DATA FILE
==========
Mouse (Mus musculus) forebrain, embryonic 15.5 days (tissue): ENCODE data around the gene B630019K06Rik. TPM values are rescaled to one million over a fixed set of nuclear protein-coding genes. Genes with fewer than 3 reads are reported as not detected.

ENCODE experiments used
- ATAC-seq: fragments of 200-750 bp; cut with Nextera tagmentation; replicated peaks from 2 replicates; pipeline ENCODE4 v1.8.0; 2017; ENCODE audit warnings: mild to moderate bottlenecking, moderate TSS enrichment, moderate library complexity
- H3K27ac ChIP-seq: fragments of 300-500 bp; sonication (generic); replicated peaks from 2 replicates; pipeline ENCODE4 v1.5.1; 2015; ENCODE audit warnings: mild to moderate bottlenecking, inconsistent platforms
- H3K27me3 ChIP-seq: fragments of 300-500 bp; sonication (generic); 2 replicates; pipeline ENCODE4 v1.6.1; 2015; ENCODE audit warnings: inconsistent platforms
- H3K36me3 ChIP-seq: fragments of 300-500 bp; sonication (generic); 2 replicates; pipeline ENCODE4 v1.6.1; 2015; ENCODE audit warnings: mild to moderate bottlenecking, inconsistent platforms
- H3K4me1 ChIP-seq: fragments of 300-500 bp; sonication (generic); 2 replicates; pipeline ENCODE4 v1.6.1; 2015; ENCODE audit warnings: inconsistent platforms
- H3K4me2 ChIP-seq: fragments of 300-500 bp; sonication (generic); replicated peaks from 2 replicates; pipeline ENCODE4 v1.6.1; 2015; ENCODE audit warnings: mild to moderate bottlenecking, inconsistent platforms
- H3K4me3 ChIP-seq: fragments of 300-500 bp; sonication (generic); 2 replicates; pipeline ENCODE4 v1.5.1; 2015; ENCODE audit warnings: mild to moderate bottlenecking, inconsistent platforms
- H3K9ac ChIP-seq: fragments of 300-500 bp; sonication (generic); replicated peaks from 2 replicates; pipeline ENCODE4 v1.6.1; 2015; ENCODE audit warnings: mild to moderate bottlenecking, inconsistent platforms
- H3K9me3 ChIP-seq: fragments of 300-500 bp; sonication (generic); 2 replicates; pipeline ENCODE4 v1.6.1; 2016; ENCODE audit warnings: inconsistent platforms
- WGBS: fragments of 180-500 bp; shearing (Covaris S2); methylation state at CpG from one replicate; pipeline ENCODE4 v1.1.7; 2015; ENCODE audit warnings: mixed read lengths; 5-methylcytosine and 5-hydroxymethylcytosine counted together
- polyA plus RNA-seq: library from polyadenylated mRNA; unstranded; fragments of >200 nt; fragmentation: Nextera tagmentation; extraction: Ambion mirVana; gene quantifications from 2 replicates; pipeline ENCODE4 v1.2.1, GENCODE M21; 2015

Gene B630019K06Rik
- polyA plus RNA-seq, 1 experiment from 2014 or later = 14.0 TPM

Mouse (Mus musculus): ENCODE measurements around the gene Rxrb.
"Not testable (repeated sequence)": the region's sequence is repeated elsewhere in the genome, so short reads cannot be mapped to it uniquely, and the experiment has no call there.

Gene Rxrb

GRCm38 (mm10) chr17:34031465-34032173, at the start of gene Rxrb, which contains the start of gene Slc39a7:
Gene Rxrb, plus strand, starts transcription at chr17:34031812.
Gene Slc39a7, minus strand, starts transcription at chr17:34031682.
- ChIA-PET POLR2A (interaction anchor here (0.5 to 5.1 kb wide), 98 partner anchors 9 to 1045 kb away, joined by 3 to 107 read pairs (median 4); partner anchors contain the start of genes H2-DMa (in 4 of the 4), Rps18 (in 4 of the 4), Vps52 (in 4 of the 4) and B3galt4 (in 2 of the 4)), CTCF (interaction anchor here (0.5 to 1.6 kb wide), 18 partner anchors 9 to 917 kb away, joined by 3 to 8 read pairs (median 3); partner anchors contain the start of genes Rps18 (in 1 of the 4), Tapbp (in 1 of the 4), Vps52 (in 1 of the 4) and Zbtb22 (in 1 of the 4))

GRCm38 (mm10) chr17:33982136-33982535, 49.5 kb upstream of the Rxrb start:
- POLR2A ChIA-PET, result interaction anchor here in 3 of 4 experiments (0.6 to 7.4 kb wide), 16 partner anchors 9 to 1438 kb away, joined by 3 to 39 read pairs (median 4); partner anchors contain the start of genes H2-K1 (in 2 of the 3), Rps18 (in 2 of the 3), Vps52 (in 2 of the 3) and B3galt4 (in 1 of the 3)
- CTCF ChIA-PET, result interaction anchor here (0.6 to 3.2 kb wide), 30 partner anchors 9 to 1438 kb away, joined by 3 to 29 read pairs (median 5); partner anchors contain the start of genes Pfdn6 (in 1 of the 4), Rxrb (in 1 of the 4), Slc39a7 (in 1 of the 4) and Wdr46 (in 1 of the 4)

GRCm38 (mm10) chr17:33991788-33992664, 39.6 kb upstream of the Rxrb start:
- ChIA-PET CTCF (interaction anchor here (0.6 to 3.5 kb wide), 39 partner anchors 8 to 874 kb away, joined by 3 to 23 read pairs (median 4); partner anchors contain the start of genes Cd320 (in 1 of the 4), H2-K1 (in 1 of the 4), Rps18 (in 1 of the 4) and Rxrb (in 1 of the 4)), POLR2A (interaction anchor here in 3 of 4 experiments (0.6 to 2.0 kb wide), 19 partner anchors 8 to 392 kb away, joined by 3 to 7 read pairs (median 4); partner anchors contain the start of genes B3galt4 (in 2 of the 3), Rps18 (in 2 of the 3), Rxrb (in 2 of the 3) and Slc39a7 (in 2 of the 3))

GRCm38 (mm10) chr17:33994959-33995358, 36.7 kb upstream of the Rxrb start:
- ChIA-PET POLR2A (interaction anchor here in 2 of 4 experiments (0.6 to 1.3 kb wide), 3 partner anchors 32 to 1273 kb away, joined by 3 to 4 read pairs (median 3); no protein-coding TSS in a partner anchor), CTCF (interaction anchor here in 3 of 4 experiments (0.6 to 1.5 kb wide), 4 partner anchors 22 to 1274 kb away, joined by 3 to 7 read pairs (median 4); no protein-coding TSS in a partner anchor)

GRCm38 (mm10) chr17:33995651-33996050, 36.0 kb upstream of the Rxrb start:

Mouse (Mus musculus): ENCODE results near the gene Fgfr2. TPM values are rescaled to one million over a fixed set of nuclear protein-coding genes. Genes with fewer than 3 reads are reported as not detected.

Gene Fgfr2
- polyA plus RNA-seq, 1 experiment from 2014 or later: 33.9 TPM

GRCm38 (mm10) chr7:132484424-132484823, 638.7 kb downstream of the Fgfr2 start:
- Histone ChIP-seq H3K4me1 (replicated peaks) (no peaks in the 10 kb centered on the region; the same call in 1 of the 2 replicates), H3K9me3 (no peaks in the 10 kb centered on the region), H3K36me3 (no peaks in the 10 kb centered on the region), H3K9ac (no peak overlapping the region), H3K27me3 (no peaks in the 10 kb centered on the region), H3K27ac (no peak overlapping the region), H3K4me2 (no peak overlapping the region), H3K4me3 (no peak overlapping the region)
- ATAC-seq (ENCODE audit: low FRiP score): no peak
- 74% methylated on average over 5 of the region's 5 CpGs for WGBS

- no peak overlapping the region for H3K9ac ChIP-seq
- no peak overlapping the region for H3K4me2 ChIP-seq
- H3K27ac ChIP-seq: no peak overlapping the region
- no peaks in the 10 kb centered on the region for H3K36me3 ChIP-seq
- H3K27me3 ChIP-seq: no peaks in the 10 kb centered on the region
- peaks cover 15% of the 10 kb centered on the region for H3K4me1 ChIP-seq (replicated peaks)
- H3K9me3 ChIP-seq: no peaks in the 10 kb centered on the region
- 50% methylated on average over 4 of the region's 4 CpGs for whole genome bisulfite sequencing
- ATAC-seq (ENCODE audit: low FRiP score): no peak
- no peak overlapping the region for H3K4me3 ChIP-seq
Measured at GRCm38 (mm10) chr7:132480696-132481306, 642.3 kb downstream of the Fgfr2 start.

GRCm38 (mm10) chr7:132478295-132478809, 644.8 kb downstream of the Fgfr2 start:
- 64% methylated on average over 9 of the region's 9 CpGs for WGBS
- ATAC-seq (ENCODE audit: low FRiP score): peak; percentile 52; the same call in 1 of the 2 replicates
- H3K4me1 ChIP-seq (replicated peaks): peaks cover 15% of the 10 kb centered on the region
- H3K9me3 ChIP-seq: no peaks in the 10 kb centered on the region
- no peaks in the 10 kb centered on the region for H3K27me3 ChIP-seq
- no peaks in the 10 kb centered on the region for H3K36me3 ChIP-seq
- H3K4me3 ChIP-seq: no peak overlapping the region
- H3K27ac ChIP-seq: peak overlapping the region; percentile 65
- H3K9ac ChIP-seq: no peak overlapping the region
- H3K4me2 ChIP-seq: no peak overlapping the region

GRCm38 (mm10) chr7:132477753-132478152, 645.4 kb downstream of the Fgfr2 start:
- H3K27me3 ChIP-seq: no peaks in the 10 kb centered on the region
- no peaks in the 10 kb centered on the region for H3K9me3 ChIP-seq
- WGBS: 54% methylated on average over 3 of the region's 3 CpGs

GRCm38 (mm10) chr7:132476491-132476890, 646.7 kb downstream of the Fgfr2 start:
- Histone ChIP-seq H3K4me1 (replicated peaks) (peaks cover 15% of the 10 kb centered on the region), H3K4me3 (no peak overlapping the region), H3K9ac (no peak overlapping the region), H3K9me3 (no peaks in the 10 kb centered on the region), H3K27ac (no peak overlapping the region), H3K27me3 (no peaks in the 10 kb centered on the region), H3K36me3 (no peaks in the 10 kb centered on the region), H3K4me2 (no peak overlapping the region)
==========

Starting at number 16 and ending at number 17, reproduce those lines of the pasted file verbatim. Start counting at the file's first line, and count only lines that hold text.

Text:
Mouse (Mus musculus): ENCODE measurements around the gene Rxrb.
"Not testable (repeated sequence)": the region's sequence is repeated elsewhere in the genome, so short reads cannot be mapped to it uniquely, and the experiment has no call there.